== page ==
What’s the most popular baby’s name these years? Are there any relationships between different names and ethnicities? Which name is used by both male and female?
It’s always good to know people’s preferences and tastes to pick names for babies. By connecting name, gender and ethnicity, there are some stereotypes and exciting findings that we even didn’t notice before. For example, 90% of the name Angel belongs to boy, and also 90% of them are Hispanic. In my country’s culture, Angel is a girl’s name since we describe beautiful girls as an angel. However, in Spanish, angel was derived from the name of the heavenly creature (itself derived from the Greek word αγγελος (angelos) meaning “messenger,” and is a common male name.
Giving a name is always a tough and challenging job to do. This popular name’s visualization is handy for people who have this issue. By learning what’s the most popular names these years and their popularity trends, it will be easier to give a name with both uniqueness and universality.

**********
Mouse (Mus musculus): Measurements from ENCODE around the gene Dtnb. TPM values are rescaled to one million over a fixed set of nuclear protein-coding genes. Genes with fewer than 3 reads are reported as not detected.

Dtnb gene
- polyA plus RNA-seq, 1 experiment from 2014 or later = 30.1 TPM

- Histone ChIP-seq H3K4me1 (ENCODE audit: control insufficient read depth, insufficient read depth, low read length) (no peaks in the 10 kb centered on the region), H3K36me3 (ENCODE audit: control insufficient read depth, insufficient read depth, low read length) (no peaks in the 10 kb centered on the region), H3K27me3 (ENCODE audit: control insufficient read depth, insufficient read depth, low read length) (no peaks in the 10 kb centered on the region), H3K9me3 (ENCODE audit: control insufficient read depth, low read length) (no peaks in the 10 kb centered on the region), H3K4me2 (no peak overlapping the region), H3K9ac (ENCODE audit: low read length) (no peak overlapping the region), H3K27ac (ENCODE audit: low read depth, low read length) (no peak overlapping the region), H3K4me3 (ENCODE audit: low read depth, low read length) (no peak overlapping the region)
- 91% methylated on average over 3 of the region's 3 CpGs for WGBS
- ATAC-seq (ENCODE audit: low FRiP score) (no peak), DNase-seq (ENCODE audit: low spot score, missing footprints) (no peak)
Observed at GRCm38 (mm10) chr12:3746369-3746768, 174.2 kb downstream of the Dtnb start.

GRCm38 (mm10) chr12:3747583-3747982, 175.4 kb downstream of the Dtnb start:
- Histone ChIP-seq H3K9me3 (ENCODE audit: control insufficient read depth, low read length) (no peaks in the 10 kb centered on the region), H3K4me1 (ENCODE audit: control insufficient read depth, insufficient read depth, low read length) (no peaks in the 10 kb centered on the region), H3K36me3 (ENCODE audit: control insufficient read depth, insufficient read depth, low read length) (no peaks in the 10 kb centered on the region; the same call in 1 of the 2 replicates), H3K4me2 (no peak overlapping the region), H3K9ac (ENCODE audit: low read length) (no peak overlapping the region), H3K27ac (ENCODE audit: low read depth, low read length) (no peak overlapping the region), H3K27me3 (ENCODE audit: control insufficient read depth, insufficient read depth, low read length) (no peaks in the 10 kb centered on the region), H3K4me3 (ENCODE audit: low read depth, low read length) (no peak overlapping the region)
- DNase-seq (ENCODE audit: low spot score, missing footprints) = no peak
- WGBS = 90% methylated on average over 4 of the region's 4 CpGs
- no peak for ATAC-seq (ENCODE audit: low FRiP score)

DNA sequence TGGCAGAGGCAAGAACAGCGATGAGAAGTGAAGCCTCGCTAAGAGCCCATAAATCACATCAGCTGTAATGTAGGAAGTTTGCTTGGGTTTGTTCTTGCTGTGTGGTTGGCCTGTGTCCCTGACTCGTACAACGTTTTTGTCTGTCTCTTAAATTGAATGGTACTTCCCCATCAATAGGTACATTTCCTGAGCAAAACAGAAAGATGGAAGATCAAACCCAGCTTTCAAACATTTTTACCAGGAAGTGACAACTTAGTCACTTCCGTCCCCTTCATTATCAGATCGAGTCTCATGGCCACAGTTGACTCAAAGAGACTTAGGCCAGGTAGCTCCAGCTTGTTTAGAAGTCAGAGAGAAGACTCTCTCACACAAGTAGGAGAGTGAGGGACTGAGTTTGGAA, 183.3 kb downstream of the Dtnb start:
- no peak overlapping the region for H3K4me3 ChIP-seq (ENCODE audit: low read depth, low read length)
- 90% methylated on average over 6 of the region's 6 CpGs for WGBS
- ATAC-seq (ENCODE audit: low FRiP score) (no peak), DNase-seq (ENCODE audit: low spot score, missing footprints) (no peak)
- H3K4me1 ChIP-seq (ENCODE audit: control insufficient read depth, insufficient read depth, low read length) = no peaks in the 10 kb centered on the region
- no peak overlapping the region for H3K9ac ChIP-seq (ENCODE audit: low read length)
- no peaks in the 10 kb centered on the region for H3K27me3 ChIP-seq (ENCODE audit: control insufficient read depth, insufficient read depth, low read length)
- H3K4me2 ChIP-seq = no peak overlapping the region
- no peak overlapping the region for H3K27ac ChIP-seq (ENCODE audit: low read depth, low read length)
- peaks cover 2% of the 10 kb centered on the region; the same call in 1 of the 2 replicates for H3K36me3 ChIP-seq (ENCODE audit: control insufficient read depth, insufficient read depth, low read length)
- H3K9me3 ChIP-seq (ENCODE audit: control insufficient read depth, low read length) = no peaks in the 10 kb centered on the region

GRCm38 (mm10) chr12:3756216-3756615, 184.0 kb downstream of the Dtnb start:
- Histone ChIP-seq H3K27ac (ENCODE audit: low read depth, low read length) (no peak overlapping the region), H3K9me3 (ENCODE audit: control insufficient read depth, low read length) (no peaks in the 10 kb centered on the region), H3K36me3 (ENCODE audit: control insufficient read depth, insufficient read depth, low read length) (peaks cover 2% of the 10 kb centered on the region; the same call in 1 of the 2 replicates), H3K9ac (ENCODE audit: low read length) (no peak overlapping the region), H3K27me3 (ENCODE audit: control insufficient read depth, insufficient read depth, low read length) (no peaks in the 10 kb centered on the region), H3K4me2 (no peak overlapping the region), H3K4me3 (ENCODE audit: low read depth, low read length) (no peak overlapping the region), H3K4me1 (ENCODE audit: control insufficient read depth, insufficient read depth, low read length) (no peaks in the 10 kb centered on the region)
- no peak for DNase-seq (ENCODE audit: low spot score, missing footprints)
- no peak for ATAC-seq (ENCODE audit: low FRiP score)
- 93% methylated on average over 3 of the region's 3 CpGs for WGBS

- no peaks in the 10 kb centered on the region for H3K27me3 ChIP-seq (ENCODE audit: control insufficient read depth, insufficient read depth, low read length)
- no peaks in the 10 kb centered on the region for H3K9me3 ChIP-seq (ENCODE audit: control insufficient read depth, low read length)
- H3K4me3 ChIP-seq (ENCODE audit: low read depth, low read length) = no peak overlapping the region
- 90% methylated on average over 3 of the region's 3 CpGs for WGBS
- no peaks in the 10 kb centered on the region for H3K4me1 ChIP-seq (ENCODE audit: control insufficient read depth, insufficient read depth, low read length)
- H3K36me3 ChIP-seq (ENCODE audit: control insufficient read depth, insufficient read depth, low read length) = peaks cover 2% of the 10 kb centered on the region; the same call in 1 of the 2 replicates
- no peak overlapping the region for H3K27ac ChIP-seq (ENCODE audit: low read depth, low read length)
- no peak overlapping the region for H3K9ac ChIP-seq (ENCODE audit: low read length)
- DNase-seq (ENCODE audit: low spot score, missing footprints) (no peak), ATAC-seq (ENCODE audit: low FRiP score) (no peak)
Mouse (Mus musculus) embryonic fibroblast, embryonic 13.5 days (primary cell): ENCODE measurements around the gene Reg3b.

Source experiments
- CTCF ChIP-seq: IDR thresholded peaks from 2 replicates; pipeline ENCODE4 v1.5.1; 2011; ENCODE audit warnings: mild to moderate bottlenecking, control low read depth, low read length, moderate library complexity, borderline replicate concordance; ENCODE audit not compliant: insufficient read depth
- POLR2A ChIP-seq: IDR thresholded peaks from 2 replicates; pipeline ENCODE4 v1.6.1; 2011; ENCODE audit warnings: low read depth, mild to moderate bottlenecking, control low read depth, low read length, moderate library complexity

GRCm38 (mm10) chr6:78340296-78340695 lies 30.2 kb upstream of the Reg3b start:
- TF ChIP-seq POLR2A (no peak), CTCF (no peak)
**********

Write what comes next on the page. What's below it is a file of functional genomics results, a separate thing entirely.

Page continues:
What’s more, it will help foreigners to give themselves a common and proper name instead of Cherry, Bunny or Apple.
Inspiration 1: Six Decades of the Most Popular For Girls, Step by Step
I love this map because it shows me the trend for the change of most popular name by year. It’s super bright and easy to understand. Some names might look old-fashion today, but very common in old people, and I could find the reason here. However, I could tell that this map is built on millions of data. My data is way smaller, and I need to find another way to visualize it.
Inspiration 2: Baby Name Trends
This is a visualization website to help people give names. It is pretty comprehensive with almost every kind of data for the baby’s name. It gave me some general thoughts, and also exclusive some visualization that already had.